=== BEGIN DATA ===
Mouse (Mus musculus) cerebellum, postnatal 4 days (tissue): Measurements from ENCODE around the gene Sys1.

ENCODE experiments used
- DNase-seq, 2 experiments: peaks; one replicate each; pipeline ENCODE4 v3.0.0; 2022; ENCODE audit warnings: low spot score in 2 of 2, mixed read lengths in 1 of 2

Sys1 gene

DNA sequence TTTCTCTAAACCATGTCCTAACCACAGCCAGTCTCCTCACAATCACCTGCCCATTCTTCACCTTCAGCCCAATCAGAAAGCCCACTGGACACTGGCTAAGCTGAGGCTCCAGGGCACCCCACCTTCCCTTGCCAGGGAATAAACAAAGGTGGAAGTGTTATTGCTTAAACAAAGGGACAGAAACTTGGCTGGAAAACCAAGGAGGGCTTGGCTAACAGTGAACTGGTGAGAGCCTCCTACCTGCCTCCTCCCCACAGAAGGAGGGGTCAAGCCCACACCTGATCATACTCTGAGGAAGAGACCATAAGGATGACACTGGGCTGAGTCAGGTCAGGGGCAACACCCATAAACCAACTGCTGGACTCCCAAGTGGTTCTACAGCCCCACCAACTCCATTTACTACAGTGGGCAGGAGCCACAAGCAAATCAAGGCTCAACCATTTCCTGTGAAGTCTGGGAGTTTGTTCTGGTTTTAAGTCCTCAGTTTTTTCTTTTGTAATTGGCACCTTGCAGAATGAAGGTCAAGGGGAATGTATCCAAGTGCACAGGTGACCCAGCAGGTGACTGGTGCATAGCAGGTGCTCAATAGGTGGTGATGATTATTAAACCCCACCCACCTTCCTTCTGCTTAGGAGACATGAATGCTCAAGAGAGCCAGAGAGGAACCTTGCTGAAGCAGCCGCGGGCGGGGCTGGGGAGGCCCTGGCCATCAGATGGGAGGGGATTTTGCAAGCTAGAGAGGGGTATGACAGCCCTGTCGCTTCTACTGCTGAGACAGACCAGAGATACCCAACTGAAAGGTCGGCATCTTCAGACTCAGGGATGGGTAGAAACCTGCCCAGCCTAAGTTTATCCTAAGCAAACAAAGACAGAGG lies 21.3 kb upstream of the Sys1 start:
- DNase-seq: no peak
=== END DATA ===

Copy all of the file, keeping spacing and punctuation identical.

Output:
Mouse (Mus musculus) cerebellum, postnatal 4 days (tissue): Measurements from ENCODE around the gene Sys1.

ENCODE experiments used
- DNase-seq, 2 experiments: peaks; one replicate each; pipeline ENCODE4 v3.0.0; 2022; ENCODE audit warnings: low spot score in 2 of 2, mixed read lengths in 1 of 2

Sys1 gene

DNA sequence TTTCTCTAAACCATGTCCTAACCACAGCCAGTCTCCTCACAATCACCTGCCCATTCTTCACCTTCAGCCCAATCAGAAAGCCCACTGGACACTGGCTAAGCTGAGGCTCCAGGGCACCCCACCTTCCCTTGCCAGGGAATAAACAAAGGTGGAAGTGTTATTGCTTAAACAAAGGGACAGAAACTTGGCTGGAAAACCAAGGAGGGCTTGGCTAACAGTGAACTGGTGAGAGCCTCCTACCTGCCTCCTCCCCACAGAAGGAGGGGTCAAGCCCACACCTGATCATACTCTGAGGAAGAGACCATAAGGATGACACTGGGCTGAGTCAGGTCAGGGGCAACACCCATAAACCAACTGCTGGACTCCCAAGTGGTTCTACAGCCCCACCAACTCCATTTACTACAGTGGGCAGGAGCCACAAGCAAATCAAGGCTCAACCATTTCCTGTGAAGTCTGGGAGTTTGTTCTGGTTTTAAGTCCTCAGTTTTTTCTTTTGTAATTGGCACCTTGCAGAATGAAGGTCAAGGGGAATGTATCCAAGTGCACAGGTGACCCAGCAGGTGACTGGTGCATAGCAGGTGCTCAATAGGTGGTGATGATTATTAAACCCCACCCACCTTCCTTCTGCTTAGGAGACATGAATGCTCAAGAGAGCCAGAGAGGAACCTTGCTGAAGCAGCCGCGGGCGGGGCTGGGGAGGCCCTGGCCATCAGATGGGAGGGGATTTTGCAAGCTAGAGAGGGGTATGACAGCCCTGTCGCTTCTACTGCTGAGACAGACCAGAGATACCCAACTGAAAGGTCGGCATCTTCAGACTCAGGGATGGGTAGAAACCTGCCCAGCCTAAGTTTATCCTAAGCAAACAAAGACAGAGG lies 21.3 kb upstream of the Sys1 start:
- DNase-seq: no peak